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This opinion is subject to revision before final publication in the Pacific Reporter 2019 UT 25 IN THE SUPREME COURT OF THE STATE OF UTAH STATE OF UTAH, Appellee, v. ZANE CHARLES SANDERS, Appellant. No. 20160300 Filed June 24, 2019 On Certification from the Court of Appeals Third District, West Jordan The Honorable Judge William K. Kendall No. 151400229 Attorneys: Sean D. Reyes, Att’y Gen., Karen A. Klucznik, Asst. Solic. Gen., Salt Lake City, for appellee Andrea J. Garland, Salt Lake City, for appellant JUSTICE PEARCE authored the opinion of the Court in which CHIEF JUSTICE DURRANT, ASSOCIATE CHIEF JUSTICE LEE, JUSTICE HIMONAS, and JUSTICE PETERSEN joined. JUSTICE PEARCE, opinion of the Court: INTRODUCTION ¶ 1 Zane Charles Sanders cannot legally possess a firearm because the Utah Code prohibits any individual convicted of a felony from, among other things, “intentionally or knowingly” having a firearm in his possession. UTAH CODE § 76-10-503(1)(b), (3) (2014). A jury convicted Sanders of violating section 503 after police officers responding to a domestic complaint found Sanders in his backyard carrying a rifle. STATE v. SANDERS Opinion of the Court ¶ 2 Sanders claimed that when the police officers arrived at his home, he was moving his girlfriend’s son’s firearm back into the house. Sanders argued that he was only transporting the rifle because it had been left in the backyard, which abutted an elementary school. He asked the district court to instruct the jury that it could acquit him if it found that he was innocently possessing the weapon. The district court refused. Sanders appeals, arguing that refusal was error. We disagree with Sanders and affirm. BACKGROUND ¶ 3 At the time of his arrest, Sanders lived with his Girlfriend. 1 Girlfriend’s teenage son, M.M., owned three firearms that he used for hunting. The firearms were stored, unsecured, in the bedroom closet Sanders and Girlfriend shared. Ammunition for those firearms was supposed to be stored separately in M.M.’s bedroom. ¶ 4 One evening, Sanders learned that M.M. had left his hunting rifle outside, unattended, in the backyard. Upset, Sanders argued with Girlfriend about M.M.’s dereliction at a volume that prompted a concerned neighbor to call the police. ¶ 5 The police responded to the complaint. When they arrived, an officer heard a man yell Girlfriend’s name. The officer then saw Sanders standing on the back porch holding a rifle. The officer pulled out his flashlight and demanded to see Sanders’s hands. Sanders set the rifle down, raised his hands, and said, “I’m not armed.” ¶ 6 Sanders refused to talk to the officer and informed him in salty, if somewhat unoriginal, language that he needed a warrant to enter the house. Sanders then went inside, leaving the rifle on the back porch. Sanders had spoken with slurred speech, and the officers believed he was intoxicated. The officers then spoke with Girlfriend. Based on her comments, the officers concluded that Girlfriend’s young daughter might be inside. The officers conducted a safety sweep of the home to ensure that the child was safe. During the sweep, the officers observed ammunition in a bedroom and a magazine for a rifle in the living room. _____________________________________________________________ “On appeal, we review the record facts in a light most favorable to the jury’s verdict and recite the facts accordingly.” USA Power, LLC v. PacifiCorp, 2016 UT 20, ¶ 8 n.3, 372 P.3d 629 (citation omitted) (internal quotation marks omitted). 1 2 Cite as: 2019 UT 25 Opinion of the Court ¶ 7 After the safety sweep, the officers ran a records check and discovered that Sanders was a restricted person; that is, because Sanders had been convicted of a felony, Utah law restricts him from possessing a firearm. The officers went to the back porch and collected the rifle—which, as it turned out, was fully loaded. The officers then left the home. A few days later, Sanders called the police department and asked if he could get the rifle back. ¶ 8 Two weeks after the initial encounter, the officers returned with a warrant to retrieve firearms, dangerous weapons, ammunition, and any items related to firearms from Sanders’s home. Sanders again asked the officers to return the rifle. And Girlfriend told the officers that additional firearms belonging to M.M. were in her bedroom closet. The officers arrested Sanders. ¶ 9 During their search of the home, the officers confiscated two unsecured firearms, multiple magazines, ammunition, a machete, and a sword. Additionally, the officers found a small amount of marijuana. ¶ 10 The State charged Sanders with three counts of possession of a firearm by a restricted person, third degree felonies in violation of Utah Code section 76-10-503(3). 2 ¶ 11 Before trial, Sanders requested an innocent possession jury instruction. Sanders’s requested instruction would have told the jury that a restricted person is not guilty of the offense of possession of a firearm “if (1) the firearm was [ob]tained innocently and held with no illicit or illegal purpose, and (2) the possession of the firearm was transitory; that is, that the defendant took adequate measures to rid himself of possession of the firearm as promptly as reasonably possible.” ¶ 12 The State opposed the jury instruction. The State argued that the felon-in-possession statute does not leave room for an innocent possession defense. The State further argued that even if _____________________________________________________________ The State also charged Sanders with two counts of possession of a dangerous weapon by a restricted person, class A misdemeanors, UTAH CODE § 76-10-503(3)(b), and one count of possession of drug paraphernalia, a class B misdemeanor, UTAH CODE § 58-37a-5(1). The court granted Sanders’s motion for a directed verdict as to the drug paraphernalia charge, and the jury found Sanders not guilty of the dangerous weapon charges. 2 3 STATE v. SANDERS Opinion of the Court there were such a defense, the facts did not support its application in this case because Sanders’s possession was not “transitory.” ¶ 13 The district court denied Sanders’s request. The court ruled that it did not “need to decide whether or not the innocent possession defense is available here” because, based on the evidence presented at trial, there was no “factual basis to give [the] instruction.” The court reasoned that jurisdictions that recognize the defense require the “defendant to demonstrate both that he intended to turn the weapon over to the police and that he was pursuing such an intent with immediacy and through a reasonable course of conduct,” which Sanders did not do. ¶ 14 The jury convicted Sanders on one count of possession of a firearm by a restricted person. The jury acquitted him of the two additional charges of possession of a firearm by a restricted person, which were based on a theory that Sanders constructively possessed the firearms that the police officers found in his home. Sanders appealed the conviction. The court of appeals certified the case to this court. STANDARD OF REVIEW ¶ 15 “Whether a jury instruction correctly states the law presents a question of law which we review for correctness.” State v. Houskeeper, 2002 UT 118, ¶ 11, 62 P.3d 444. ANALYSIS ¶ 16 Sanders asserts that the district court’s refusal to instruct the jury on an innocent possession defense constitutes reversible error. Sanders contends that: (1) the defense is consistent with the felon-in-possession statute; (2) the defense is consistent with our precedent; and (3) without the defense, Utah law will criminalize innocent behavior in a fashion that will generate absurd results. The State argues that neither the statute nor case law supports an innocent possession defense and that the Legislature could have rationally intended to criminalize Sanders’s conduct. I. The Statute Does Not Support an Innocent Possession Defense ¶ 17 To decide whether the felon-in-possession statute includes an innocent possession defense, we begin our inquiry with the statute itself. The point of statutory interpretation is to understand what the Legislature intended. Bagley v. Bagley, 2016 UT 48, ¶ 10, 387 P.3d 1000. Because “‘[t]he best evidence of the legislature’s intent is the plain language of the statute itself,’ we look first to the plain 4 Cite as: 2019 UT 25 Opinion of the Court language of the statute.” Id. (alteration in original) (citation omitted). As we examine the text, “‘[w]e presume that the legislature used each word advisedly.’” Ivory Homes, Ltd. v. Utah State Tax Comm’n, 2011 UT 54, ¶ 21, 266 P.3d 751 (citation omitted). ¶ 18 Of course, “we do not view individual words and subsections in isolation; instead, our statutory interpretation ‘requires that each part or section be construed in connection with every other part or section so as to produce a harmonious whole.’” Penunuri v. Sundance Partners, Ltd., 2013 UT 22, ¶ 15, 301 P.3d 984 (emphasis omitted) (citation omitted). “Thus, we ‘interpret [] statutes to give meaning to all parts, and avoid[] rendering portions of the statute superfluous.’” Id. (alterations in original) (citation omitted). ¶ 19 When a party asks us to recognize a defense to a crime, we must remember that “it is for the legislature to define affirmative defenses to crimes under the Utah Code.” State v. Drej, 2010 UT 35, ¶ 18, 233 P.3d 476. The Utah Criminal Code governs “the construction of, the punishment for, and defenses against any offense” the Code defines. UTAH CODE § 76-1-103(1) (2014) (Emphasis added). 3 Accordingly, “courts of this state ‘are bound by the legislature’s decision to categorize’ and define affirmative defenses.” Drej, 2010 UT 35, ¶ 18 (citation omitted). And the Code provides “a number of general defenses as well as numerous specific defenses.” State v. Gardiner, 814 P.2d 568, 574 (Utah 1991). 4 _____________________________________________________________ We cite to the version of the statute in effect at the time of Sanders’s violation of Utah Code section 76-10-503(3) in December 2014. 3 General defenses are those that “theoretically apply to all offenses.” 1 PAUL H. ROBINSON, CRIM. L. DEF. § 21 (2018). For example, compulsion is a general defense that the Legislature has made available to the prosecution of any crime. UTAH CODE § 76-2302(1) (“A person is not guilty of an offense when he engaged in the proscribed conduct because he was coerced to do so by the use or threatened imminent use of unlawful physical force upon him or a third person, which force or threatened force a person of reasonable firmness in his situation would not have resisted.”). In contrast, a specific defense “must be grounded in the specific code sections” at issue. Gardiner, 814 P.2d at 574. By way of example, section 76-5-203 provides the following affirmative defense to murder: “[T]he defendant caused the death of another . . . under a (continued . . .) 4 5 STATE v. SANDERS Opinion of the Court ¶ 20 The Utah Criminal Code does not contain an express innocent possession defense—either as a general defense, 5 or within the specific provision under which Sanders was convicted. A jury convicted Sanders of violating section 76-10-503(3), which provides: (3) A Category II restricted person 6 who intentionally or knowingly purchases, transfers, possesses, uses, or has under the person’s custody or control: (a) any firearm is guilty of a third degree felony; or (b) any dangerous weapon other than a firearm is guilty of a class A misdemeanor. ¶ 21 Section 503(7) then sets forth the specific defense applicable to that provision, under which a person may transfer a firearm within ten days of becoming a restricted person, but may not “use,” “purchase,” or “possess[] on the person” the firearm during that period: (7)(a) It is an affirmative defense to transferring a firearm or other dangerous weapon by a person restricted under Subsection (2) or (3) that the firearm or dangerous weapon: (i) was possessed by the person or was under the person’s custody or control before the person became a restricted person; (ii) was not used in or possessed during the commission of a crime . . . (iii) is not being held as evidence by a court or law enforcement agency; (iv) was transferred to a person not legally prohibited from possessing the weapon; and (v) unless a different time is ordered by the court, was transferred within 10 days of the person becoming a restricted person. reasonable belief that the circumstances provided a legal justification or excuse for the conduct . . . .” UTAH CODE § 76-5-203(4)(a). 5 See UTAH CODE §§ 76-2-301 to -308; id. §§ 76-2-401 to -407. Under section 76-10-503(1)(b), any person who has been convicted of any felony, or meets another specified criteria, is a Category II restricted person. 6 6 Cite as: 2019 UT 25 Opinion of the Court (b) Subsection (7)(a) is not a defense to the use, purchase, or possession on the person of a firearm or other dangerous weapon by a restricted person. UTAH CODE § 76-10-503(7). 7 ¶ 22 Thus, section 503 evinces the legislature’s thinking on the limited circumstance in which an individual may lawfully possess a firearm after becoming a restricted person. Tellingly, the legislature did not create a law that allows, as Sanders’s instruction proposed, that a restricted person may possess a firearm “if (1) the firearm was [ob]tained innocently and held with no illicit or illegal purpose, and (2) the possession of the firearm was transitory; that is, that the defendant took adequate measures to rid himself of possession of the firearm as promptly as reasonably possible.” ¶ 23 Acknowledging that section 76-10-503 does not explicitly contain his asserted innocent possession defense, Sanders nevertheless claims that it exists implicitly in that statute. Sanders argues that we should read the statutory term “possess” to exclude innocent possession, as he defines that phrase. In Sanders’s view, the statute does not “clarify whether the term ‘possess’ . . . includes . . . temporary possession for the purpose of returning a [firearm] to its lawful owner.” We disagree. ¶ 24 The Utah Criminal Code provides a general definition of “possess,” which “means to have physical possession of or to exercise dominion or control over tangible property.” UTAH CODE § 76-1-601(10). Section 503 prohibits “possession” of a firearm by a restricted person, and section 76-10-503(7) contains the legislature’s decision about the specific circumstance in which a restricted person may engage in behavior that would otherwise violate the statute. The Legislature appears to have concluded that a restricted person may, under certain conditions, transfer a firearm—but only within ten days of becoming a restricted person. See UTAH CODE § 76-10503(7)(a). And that exception does not apply to “use,” “purchase,” or “possession on the person” of the firearm. Id. § 76-10-503(7)(b). 8 _____________________________________________________________ Elsewhere in the Code, the Legislature also carved out an exception permitting a restricted person to “own” or “possess” “archery equipment, including crossbows, for the purpose of lawful hunting and lawful target shooting.” UTAH CODE § 76-10-512(2). 7 The Legislature enacted this specific defense against the backdrop of the Code’s general defenses, which exonerate a broader (continued . . .) 8 7 STATE v. SANDERS Opinion of the Court ¶ 25 As noted above we do not view individual words, such as “possess,” in isolation, but in the context of the section, chapter, and code in which they are included. We also presume that the language chosen by the Legislature is meaningful, and that “the expression of one [term] should be interpreted as the exclusion of another.” State v. Stewart, 2018 UT 24, ¶ 13, 438 P.3d 515 (alteration in original) (citation omitted) (internal quotation marks omitted). Moreover, we “will not infer substantive terms into the text that are not already there. Rather, the interpretation must be based on the language used, and [we have] no power to rewrite the statute to conform to an intention not expressed.” I.M.L. v. State, 2002 UT 110, ¶ 25, 61 P.3d 1038 (alteration in original) (citation omitted) (internal quotation marks omitted). ¶ 26 Sanders’s proposed innocent possession defense would rewrite section 503 to permit a restricted person to “possess[] on the[ir] person” a firearm, more than ten days after becoming a restricted person, for transitory purposes, such as returning the firearm to its lawful owner. For the reasons set forth above, we presume that the Legislature considered when a restricted person might possess a firearm and specified these circumstances in section 76-10-503(7) as well as in the Code’s general defenses. ¶ 27 In support of his position, however, Sanders points us to the legislatively defined purposes of the Utah Criminal Code. As Sanders points out, “Utah Code section 76-1-106 directs a court to ‘construe[] [criminal statutes] according to the fair import of their terms to promote justice and to effect the objects of the law and general purposes of [s]ection 76-1-104.’” (Quoting UTAH CODE § 76-1range of otherwise unlawful behavior. See UTAH CODE §§ 76-2-301 to -304, -305 to -308; id. §§ 76-2-401 to -407. None of the conduct addressed in section 503 is unlawful if, e.g., the restricted person acts under circumstances establishing compulsion, entrapment, or justification. Id. §§ 76-2-302, -303, -401. Sanders does not assert that the jury should have been instructed on the general defense of justification, but he claims that an innocent possession defense would be consistent with it. Even assuming that an innocent possession defense would be “consistent” with the general defense of justification, for the reasons discussed above, the felon-in-possession statute does not leave room for us to use the general defenses to imply a specific defense that the legislature did not see fit to include. 8 Cite as: 2019 UT 25 Opinion of the Court 106.) Sanders also directs us to the statement that the Code shall be construed to “safeguard conduct that is without fault from condemnation as criminal.” UTAH CODE § 76-1-104(2). ¶ 28 And we sometimes resort to these principles when addressing questions of statutory interpretation regarding the Utah Criminal Code. See, e.g., State v. Perea, 2013 UT 68, ¶ 115, 322 P.3d 624 (reasoning that sections 76-1-104 and 76-1-106 “make clear that a sentencing court is to consider all the evidence before it—the totality of the circumstances—in imposing a sentence that is proportionate to the crime and the culpability of the defendant”). ¶ 29 But the Code’s general statements of purpose do not support Sanders’s proposed innocent possession defense. To the contrary, under the Code’s guidelines, we are obliged to construe section 503 to “effect the objects of the law and general purposes of [s]ection 76-1-104,” UTAH CODE § 76-1-106, which include “forbid[ding] and prevent[ing] the commission of offenses” as the legislature has defined them, id. § 76-1-104(1). As Sanders correctly notes, we interpret the Code to safeguard conduct that is without fault. See id. § 76-1-104(2). Whether the brief possession of a firearm by a convicted felon is, generally speaking, conduct “without fault” is a legislative judgment, and one the legislature has answered in the negative. As a result, we do not conclude that the felon-in-possession statute implicitly provides an innocent possession defense. II. Our Case Law Does Not Require an Innocent Possession Defense ¶ 30 Sanders next argues that two of our cases support the conclusion that the felon-in-possession statute contains an implicit innocent possession defense. Sanders first points to State v. Davis to contend that we have already recognized an affirmative defense for a restricted person who was “innocent[ly] handling” a weapon. 711 P.2d 232, 233 (Utah 1985) (per curiam). The State asserts that Davis does not “support the broad innocent possession defense” Sanders proposes and, even if it did, “this Court should overrule” Davis in that respect. We agree with the State. ¶ 31 In Davis, the defendant contended that an additional jury instruction should have been given regarding the definition of “possess,” as that term is used in section 503. Davis, 711 P.2d at 233– 34. Davis had been convicted of unlawfully possessing a firearm in violation of that provision, following the district court’s instruction to the jury that: “possession, custody or control of a firearm [is] more than the innocent handling of the weapon, but require[s] a willing 9 STATE v. SANDERS Opinion of the Court and knowing possession with the intent to control its use or management.” Id. at 233 (internal quotation marks omitted). On appeal, neither Davis nor the State asserted this instruction was erroneous. With respect to whether an additional instruction— addressing the same topic—was required, we concluded it was not. Id. at 233–34 (“Defendant’s requested additional paragraph to the instruction was an unnecessary embellishment of an otherwise adequate statement. It was not error for the trial court to decline its inclusion in the instructions.”). ¶ 32 We reached that conclusion in a quaint two-page per curiam opinion. 9 Along the way, we commented that we “s[aw] no error in the jury instruction . . . explaining the intent and conduct necessary to sustain a finding of possession by defendant.” Id. at 233. The instruction did “not create confusion or misunderstanding as to the statutory elements or mens rea of the crime.” Id. (Emphasis omitted). And it allowed Davis to argue his theory that he only “innocent[ly] handl[ed]” the weapon. Id. ¶ 33 Sanders reads our opinion as endorsing Davis’s argument that he could not be convicted if he innocently handled the firearm. We are not persuaded, however, that it is the correct reading of Davis nor that Davis dictates our resolution of this matter. ¶ 34 As an initial matter, it appears the question of an innocent possession affirmative defense was never squarely presented to us. Davis did not hold that Utah law recognized an innocent possession defense. Rather, it reasoned that the jury instruction was not erroneous because it properly “explain[ed] the intent and conduct necessary to sustain a finding of possession.” Id. Davis observed that the instruction did “not create confusion or misunderstanding as to the statutory elements or mens rea of the crime” and noted that it “allowed defendant to argue his theory of the case that his was only an ‘innocent handling of the weapon,’” meaning that he did not have an “intent to control its use or management.” Id. (Emphasis omitted). Therefore, Davis does not establish any precedent with respect to an innocent possession affirmative defense. ¶ 35 Even assuming that Davis speaks to the issue, the precedential value of such a holding would be minimal and makes this portion of Davis susceptible to being overruled under the rubric _____________________________________________________________ Brevity may be the soul of wit, but it is anathema to our more recent practice. 9 10 Cite as: 2019 UT 25 Opinion of the Court that Eldridge v. Johndrow, 2015 UT 21, 345 P.3d 553, outlines for revisiting our precedents. And the State has shouldered its burden of demonstrating that the portion of Davis that could be read to speak to the innocent possession defense should be overturned. ¶ 36 “Because stare decisis is so important to the predictability and fairness of a common law system, we do not overrule our precedents ‘lightly.’” Eldridge, 2015 UT 21, ¶ 21 (citation omitted). “However, our presumption against overruling precedent is not equally strong in all cases.” Id. ¶ 22. This court has “identified two broad factors that distinguish between weighty precedent and less weighty ones.” Id. Those factors are “(1) the persuasiveness of the authority and reasoning on which the precedent was originally based, and (2) how firmly the precedent has become established in the law since it was handed down.” Id. The State contends that we should overrule Davis under the Eldridge factors. We agree. To the extent that Davis established precedent for an innocent possession affirmative defense, we overrule it. ¶ 37 “The first factor in determining how much deference a precedent should be afforded is the persuasiveness of the authority and reasoning on which the precedent is based.” Id. ¶ 24. As the State argues, Davis’s analysis does not inspire much respect. In reaching our conclusion, we remarked on the law regarding possession, but we never referenced section 503’s text, parsed the Utah Criminal Code’s general definition of “possess,” see UTAH CODE § 76-1-601(10), or analyzed whether the plain language left room for an affirmative defense. We did not even nod at the cases from other jurisdictions that have wrestled with the topic. Simply stated, if Davis recognized an innocent possession defense, it appears to have done so accidentally. ¶ 38 Even when we acknowledge that our reasoning is weak, or that we would decide a case differently if we were writing on a tabula rasa, we are still hesitant to overrule precedent if it has become “firmly established in Utah law.” Eldridge, 2015 UT 21, ¶ 33. That is not the case here. To determine if an opinion has been firmly established as precedent, we consider a wide variety of factors “including the age of the precedent, how well it has worked in practice, its consistency with other legal principles, and the extent to which people’s reliance on the precedent would create injustice or hardship if it were overturned.” Id. ¶ 22. ¶ 39 The State argues that even though we decided Davis thirtythree years ago, it has never been cited in a written opinion for the proposition that the felon-in-possession statute permits an innocent 11 STATE v. SANDERS Opinion of the Court possession defense. Rather, Davis is typically cited for the proposition that a defendant’s intent or state of mind can be proven by inferences based on his conduct and the surrounding circumstances. 10 See, e.g., State v. Garcia-Mejia, 2017 UT App 129, ¶ 30, 402 P.3d 82. ¶ 40 Moreover, Davis did not rely on any “precursors in Utah law,” see Eldridge, 2015 UT 21, ¶ 34, with respect to an innocent possession defense, see Davis, 711 P.2d at 233–34. As noted above, we made no effort to tie Davis to the debate in other jurisdictions about an innocent possession defense. And none of the cases we cite in Davis spoke to the creation of an affirmative defense. Id. at 233. ¶ 41 Finally, in deciding whether to overturn precedent, we consider whether doing so would “undermine the public’s substantial reliance upon an established legal principle.” Eldridge, 2015 UT 21, ¶ 35 (citation omitted). However, when “a doctrine has not been necessary to the outcome of many cases, it is unlikely that the public has relied on it in any substantial way.” Id. ¶ 36. Such is the case here. ¶ 42 The Eldridge factors thus weigh in favor of overruling that portion of Davis. Therefore, to the extent that Davis can be read to establish an innocent possession affirmative defense, we overrule it. ¶ 43 Sanders’s next argument presents a more compelling, if ultimately unavailing, theory. Sanders contends that because we found that the Controlled Substances Act (Act), UTAH CODE §§ 58-371 et seq., contained an implicit innocent possession defense, State v. Miller, 2008 UT 61, 193 P.3d 92, we should find one here. And Sanders has something of a point—the cases present similar questions of statutory construction and, without further inquiry, we might expect to reach the same result here as we did in Miller. ¶ 44 We nevertheless conclude that Miller does not control the outcome in this case. Important textual differences preclude our reaching the same result with respect to both statutes. And we recognize that Miller addressed a question relating specifically to the possession of controlled substances, and we see no compelling reason to extend Miller’s reasoning to the felon-in-possession statute. ¶ 45 In Miller, the defendant was convicted of possessing a controlled substance in violation of the Act. 2008 UT 61, ¶ 1. He _____________________________________________________________ 10 A holding that remains untouched by this opinion. 12 Cite as: 2019 UT 25 Opinion of the Court appealed, arguing that the jury should have been instructed on his proposed defense of innocent possession. Id. We examined the definition of “possess” that applied to the Act, see id. ¶ 19 n.14 (citing UTAH CODE § 58-37-2(1)(ii)), and concluded that its broad terms did not “clarify whether the term ‘possess[]’ . . . includes . . . temporary possession for the purpose of returning a controlled substance to its lawful owner,” id. ¶ 19. In other words, we found no language in the Act directly addressing the question of temporary or transitory possession. ¶ 46 Seeking further guidance, we noted our responsibility under the Utah Criminal Code to construe provisions “according to the fair import of their terms to promote justice” and to “safeguard conduct that is without fault from condemnation.” Id. ¶ 20 (emphases omitted) (quoting UTAH CODE §§ 76-1-104, -106). We then recited a number of scenarios in which we could see the Act sweeping in “conduct that is without fault.” Id. ¶¶ 20–21. For example, we hypothesized about a “daughter who no longer lives at home but who picks up her sick mother’s prescription medication and drives it to her mother’s home,” and a “house guest who inadvertently leaves a prescription bottle of pills” in a friend’s house, creating a situation in which the friend “could do nothing short of immediately fleeing her home to avoid ‘possessing’ the pills.” Id. ¶ 21. In light of “a myriad of absurd prosecutorial possibilities,” we concluded that the Act implicitly included an innocent possession defense. Id. ¶ 47 As noted above, the similarities between the Act and the felon-in-possession statute could tempt us to simply apply Miller’s reasoning here. But our task is not that simple—we must interpret section 503 as the legislature intended. To do so, we construe the statute according to its plain language, giving meaning to its terms and reading those terms in context. Ultimately, the differences in the statutes prove more powerful than their commonalities. ¶ 48 In Miller, we lacked any indication that the legislature had considered temporary or transitory possession of a controlled substance for purposes of, e.g., delivering the substance to its lawful owner. Accordingly, we examined the possible consequences of such a rule and concluded that the legislature would not have intended to criminalize that conduct. Id. ¶ 21. Thus, for purposes of the Act, we construed the definition of “possess[]” in section 58-37-2(1)(ii) as “exclud[ing] temporary possession of a controlled substance for the purpose of returning it to its lawful owner.” Id. ¶¶ 19 & n. 14, 24. 13 STATE v. SANDERS Opinion of the Court ¶ 49 Here, we address a similar question but in the context of a different statutory scheme. And with respect to legislative intent, we have guidance that we lacked in Miller. The legislature’s textually expressed judgment that temporary or transitory possession of a firearm by a restricted person is not generally a lawful activity must govern our interpretation. See UTAH CODE § 76-10-503(7). Accordingly, we are not at liberty to alter that background rule and imply a defense under which temporary or transitory possession is, generally, lawful. While the legislature could have excused temporary possession of firearms by restricted persons, in the way we concluded it had when dealing with the temporary possession of controlled substances by members of the general public, the legislature did not. ¶ 50 Relying in part on Miller, Sanders points to two related canons of construction and argues that their application supports his reading of section 503. Both deal with absurd results. Under the first, “when the statutory language plausibly presents the court with two alternative readings, [this court] prefer[s] the reading that avoids absurd results.” State ex rel. Z.C., 2007 UT 54, ¶ 15 n.5, 165 P.3d 1206. Under the second, “a court should not follow the literal language of a statute if its plain meaning works an absurd result.” Id. ¶ 11 (citation omitted) (internal quotation marks omitted). The second canon demands a stronger showing of absurdity, given “the level of caution required when this court interprets a statute contrary to its plain meaning.” See id. ¶ 15 n.5. Sanders’s briefing does not delineate between the two, and we interpret it as raising both points. ¶ 51 Sanders argues that the criminalization of transitory possession, as outlined in his proposed instruction, would be “absurd,” and he cites the example of his own conviction as “demonstrat[ing] the injustice that may result from strictly construing the term ‘possess.’” Sanders characterizes his own conduct as “innocently handl[ing] the weapon temporarily” “to place the rifle out of the reach of passersby, particularly children in the adjacent schoolyard,” “until he could return the firearm to M.M.” His argument fails, however, because he has not demonstrated that a legislative policy barring convicted felons from temporarily possessing firearms would be absurd. Or that the application of that policy to him, under the circumstances presented here, yielded an absurd result. As the State asserts, the legislature could reasonably have intended to criminalize Sanders’s conduct, as well as temporary or transitory possession of a firearm by a convicted felon generally. 14 Cite as: 2019 UT 25 Opinion of the Court ¶ 52 We have recognized the dangers the legislature sought to criminalize in the felon-in-possession statute. 11 In State v. Willis, we reasoned that the legislature was able to “regulat[e] the potentially deadly privilege of firearm possession by convicted felons.” 2004 UT 93, ¶ 6, 100 P.3d 1218. In State v. Nielsen, we said that the purpose of section 76-10-503 “was to deter those convicted of violent crimes from thereafter having guns, loaded or unloaded.” 544 P.2d 489, 490 (Utah 1975). While the legislature has since broadened the statute to deter all felons—not just those convicted of violent crimes—this policy choice remains the same. ¶ 53 With respect to brief possession of a firearm, the legislature could rationally have concluded that permitting an exception for temporary or transitory possession would run afoul of section 503’s legislative purpose. And, therefore, prohibited restricted persons from possessing firearms, even briefly. Drawing the line in that manner, the legislature provides a bright demarcation between legal and illegal conduct. This bright line is particularly helpful here, since, as the State argues, “Utah’s statutory scheme reflects the legislature’s recognition that ‘danger may arise quickly.’” (Quoting United States v. Johnson, 459 F.3d 990, 998 (9th Cir. 2006).) This bright line also prevents trials from focusing on the felon’s rationale for _____________________________________________________________ Other jurisdictions have recognized these risks as well. The Ninth Circuit Court of Appeals has opined that the federal felonin-possession statute reflects a congressional awareness that “danger may arise quickly” once a gun is in a felon’s hands. United States v. Johnson, 459 F.3d 990, 998 (9th Cir. 2006). An individual “need only pull the trigger, an act which can be completed in a split second and which is controlled and influenced by nothing more than the defendant’s whim.” United States v. Matthews, 520 F.3d 806, 809 (7th Cir. 2008) (citation omitted) (internal quotation marks omitted). “Neither the language of the [federal] felon-in-possession statute, nor its evident purpose, encourage the court to develop defenses that leave much room for benign transitory possession. The statute bans possession outright without regard to how great a danger exists of misuse in the particular case.” United States v. Teemer, 394 F.3d 59, 64 (1st Cir. 2005). “The very structure of the Gun Control Act demonstrates that Congress . . . sought broadly to keep firearms away from the persons Congress classified as potentially irresponsible and dangerous. These persons are comprehensively barred by the Act from acquiring firearms by any means.” Barrett v. United State, 423 U.S. 212, 218 (1976). 11 15 STATE v. SANDERS Opinion of the Court possessing a gun he is forbidden from possessing. Accordingly, we cannot say that it was absurd for the legislature to enact a law that required Sanders to find some other way of getting the firearm into the house. ¶ 54 That is not to say that Sanders’s argument is completely devoid of merit. It is not difficult to conceive of factual scenarios where the lack of an innocent possession defense might lead to an absurd result. For example, if a felon dispossessed a toddler of a loaded gun, and immediately placed the gun out of harm’s way, we might conclude that a conviction for that behavior would be absurd. 12 But that is not the case before us. 13 _____________________________________________________________ In this regard, there seems to be an interesting interaction between the absurd results doctrine and the common law defense of necessity. Although Utah criminal law is wholly statutory and there are no longer common law defenses to statutory crimes, see UTAH CODE § 76-1-103, at first blush it appears that many of the instances in which we can envision a court concluding that a conviction under the felon-in-possession statute would be absurd would be those in which a jury applying the common law defense might have found that the defendant’s actions were necessary. The necessity defense applied where a person was confronted with a “choice of two evils: either he may violate the literal terms of the criminal law and thus produce a harmful result, or he may comply with those terms and thus produce a greater . . . amount of harm.” 2 WAYNE R. LAFAVE, SUBST. CRIM. L. § 10.1 (3d ed. 2018). The public policy underlying the necessity defense is that “the law ought to promote the achievement of higher values at the expense of lesser values, and sometimes the greater good for society will be accomplished by violating the literal language of the criminal law.” Id. § 10.1(a). The necessity defense is narrow, however, and it fails “if there was a reasonable, legal alternative to violating the law.” State v. Tuttle, 730 P.2d 630, 635 (Utah 1986) (quoting United States v. Bailey, 444 U.S. 394, 410 (1980)). The necessity defense therefore requires that the defendant (1) acted with the intent to avoid the greater harm, (2) honestly and reasonably believed that the act was necessary to avoid the greater harm, (3) no alternative course of action existed to avoid the imminent harm, (4) successfully avoided the greater harm, and (5) was not personally at fault in creating the situation that led to the imminent harm. See 2 SUBST. CRIM. L. § 10.1(d)(1)–(6). (continued . . .) 12 16 Cite as: 2019 UT 25 Opinion of the Court ¶ 55 Here, the legislature could have rationally intended to criminalize Sanders’s conduct. His retrieval of the rifle from the backyard was not reasonably necessary to avoid an imminent greater harm; the firearm was in a fenced backyard on a Friday night. Thus, we cannot conclude that a reasonable legislature could not have intended for this statute to apply to Sanders, and application of the statute to Sanders does not lead to an absurd result. CONCLUSION ¶ 56 We find no innocent possession defense explicitly or implicitly in Utah Code section 76-10-503. Our case law does not require us to recognize an implicit innocent possession defense in this statute. And Sanders’s conviction does not yield an absurd result. We affirm the conviction. Because the question is not presented to us in these terms, and because we conclude that Sanders’s conviction is one that a rational legislature could have intended, we offer no opinion on the topic. But it appears that common law necessity could, in an appropriate case, inform an absurd results analysis. In other words, we can envision hypothetical circumstances involving possession of a firearm that the legislature would not have intended to criminalize, but they fall into a much narrower category than Sanders’s proposed instruction. And we anticipate that, when those cases arise, they may be addressed through the absurd results doctrine. 13 17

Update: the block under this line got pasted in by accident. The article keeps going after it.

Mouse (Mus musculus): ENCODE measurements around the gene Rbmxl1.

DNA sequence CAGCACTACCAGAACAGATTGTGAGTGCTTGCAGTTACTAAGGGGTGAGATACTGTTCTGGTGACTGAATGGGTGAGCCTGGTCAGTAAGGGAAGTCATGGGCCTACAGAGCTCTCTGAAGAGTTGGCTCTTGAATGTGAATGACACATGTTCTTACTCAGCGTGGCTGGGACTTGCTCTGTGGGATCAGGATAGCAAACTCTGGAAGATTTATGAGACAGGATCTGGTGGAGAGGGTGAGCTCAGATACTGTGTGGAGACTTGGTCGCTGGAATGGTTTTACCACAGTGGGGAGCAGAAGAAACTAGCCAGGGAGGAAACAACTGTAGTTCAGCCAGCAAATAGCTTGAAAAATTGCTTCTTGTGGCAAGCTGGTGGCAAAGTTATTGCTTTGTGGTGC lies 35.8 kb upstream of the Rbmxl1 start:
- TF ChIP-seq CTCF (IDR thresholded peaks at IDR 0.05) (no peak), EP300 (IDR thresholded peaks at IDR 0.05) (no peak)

Primary Holding
The Supreme Court affirmed Defendant's conviction of three counts of possession of a firearm by a restricted person in violation of Utah Code 76-10-503(3), holding that the district court did not err in refusing the instruct the jury on an innocent possession defense.